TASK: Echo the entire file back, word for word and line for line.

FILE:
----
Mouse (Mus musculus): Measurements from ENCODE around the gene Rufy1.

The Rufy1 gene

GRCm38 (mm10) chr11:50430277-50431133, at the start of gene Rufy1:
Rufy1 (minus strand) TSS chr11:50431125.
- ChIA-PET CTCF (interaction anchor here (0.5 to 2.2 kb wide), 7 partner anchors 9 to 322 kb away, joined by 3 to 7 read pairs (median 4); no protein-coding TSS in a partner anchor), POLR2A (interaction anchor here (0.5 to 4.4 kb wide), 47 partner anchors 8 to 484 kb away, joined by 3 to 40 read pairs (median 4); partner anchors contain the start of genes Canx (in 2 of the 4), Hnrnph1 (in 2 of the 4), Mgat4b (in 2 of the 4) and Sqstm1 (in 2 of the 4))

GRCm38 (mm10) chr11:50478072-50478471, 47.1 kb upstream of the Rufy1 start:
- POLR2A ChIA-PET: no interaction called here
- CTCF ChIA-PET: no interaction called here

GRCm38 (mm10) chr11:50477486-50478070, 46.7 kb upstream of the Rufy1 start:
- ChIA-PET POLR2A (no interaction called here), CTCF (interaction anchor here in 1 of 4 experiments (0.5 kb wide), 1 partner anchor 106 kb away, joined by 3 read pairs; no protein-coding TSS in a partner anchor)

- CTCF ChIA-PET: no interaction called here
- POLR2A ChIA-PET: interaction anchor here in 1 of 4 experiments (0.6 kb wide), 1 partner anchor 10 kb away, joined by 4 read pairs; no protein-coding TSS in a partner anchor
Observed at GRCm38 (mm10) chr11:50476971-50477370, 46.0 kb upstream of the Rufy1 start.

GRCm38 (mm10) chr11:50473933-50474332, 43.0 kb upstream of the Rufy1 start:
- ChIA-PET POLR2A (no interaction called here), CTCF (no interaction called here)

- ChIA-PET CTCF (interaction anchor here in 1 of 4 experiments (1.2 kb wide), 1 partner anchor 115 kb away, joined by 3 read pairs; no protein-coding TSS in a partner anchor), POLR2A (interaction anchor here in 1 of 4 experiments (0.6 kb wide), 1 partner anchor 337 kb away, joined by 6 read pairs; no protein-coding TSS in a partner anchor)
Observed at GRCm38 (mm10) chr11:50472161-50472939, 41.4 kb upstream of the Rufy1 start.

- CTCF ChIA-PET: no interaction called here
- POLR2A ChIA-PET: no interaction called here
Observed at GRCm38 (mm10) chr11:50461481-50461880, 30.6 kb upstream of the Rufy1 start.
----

Mouse (Mus musculus): Measurements from ENCODE around the gene Rufy1.

The Rufy1 gene

GRCm38 (mm10) chr11:50430277-50431133, at the start of gene Rufy1:
Rufy1 (minus strand) TSS chr11:50431125.
- ChIA-PET CTCF (interaction anchor here (0.5 to 2.2 kb wide), 7 partner anchors 9 to 322 kb away, joined by 3 to 7 read pairs (median 4); no protein-coding TSS in a partner anchor), POLR2A (interaction anchor here (0.5 to 4.4 kb wide), 47 partner anchors 8 to 484 kb away, joined by 3 to 40 read pairs (median 4); partner anchors contain the start of genes Canx (in 2 of the 4), Hnrnph1 (in 2 of the 4), Mgat4b (in 2 of the 4) and Sqstm1 (in 2 of the 4))

GRCm38 (mm10) chr11:50478072-50478471, 47.1 kb upstream of the Rufy1 start:
- POLR2A ChIA-PET: no interaction called here
- CTCF ChIA-PET: no interaction called here

GRCm38 (mm10) chr11:50477486-50478070, 46.7 kb upstream of the Rufy1 start:
- ChIA-PET POLR2A (no interaction called here), CTCF (interaction anchor here in 1 of 4 experiments (0.5 kb wide), 1 partner anchor 106 kb away, joined by 3 read pairs; no protein-coding TSS in a partner anchor)

- CTCF ChIA-PET: no interaction called here
- POLR2A ChIA-PET: interaction anchor here in 1 of 4 experiments (0.6 kb wide), 1 partner anchor 10 kb away, joined by 4 read pairs; no protein-coding TSS in a partner anchor
Observed at GRCm38 (mm10) chr11:50476971-50477370, 46.0 kb upstream of the Rufy1 start.

GRCm38 (mm10) chr11:50473933-50474332, 43.0 kb upstream of the Rufy1 start:
- ChIA-PET POLR2A (no interaction called here), CTCF (no interaction called here)

- ChIA-PET CTCF (interaction anchor here in 1 of 4 experiments (1.2 kb wide), 1 partner anchor 115 kb away, joined by 3 read pairs; no protein-coding TSS in a partner anchor), POLR2A (interaction anchor here in 1 of 4 experiments (0.6 kb wide), 1 partner anchor 337 kb away, joined by 6 read pairs; no protein-coding TSS in a partner anchor)
Observed at GRCm38 (mm10) chr11:50472161-50472939, 41.4 kb upstream of the Rufy1 start.

- CTCF ChIA-PET: no interaction called here
- POLR2A ChIA-PET: no interaction called here
Observed at GRCm38 (mm10) chr11:50461481-50461880, 30.6 kb upstream of the Rufy1 start.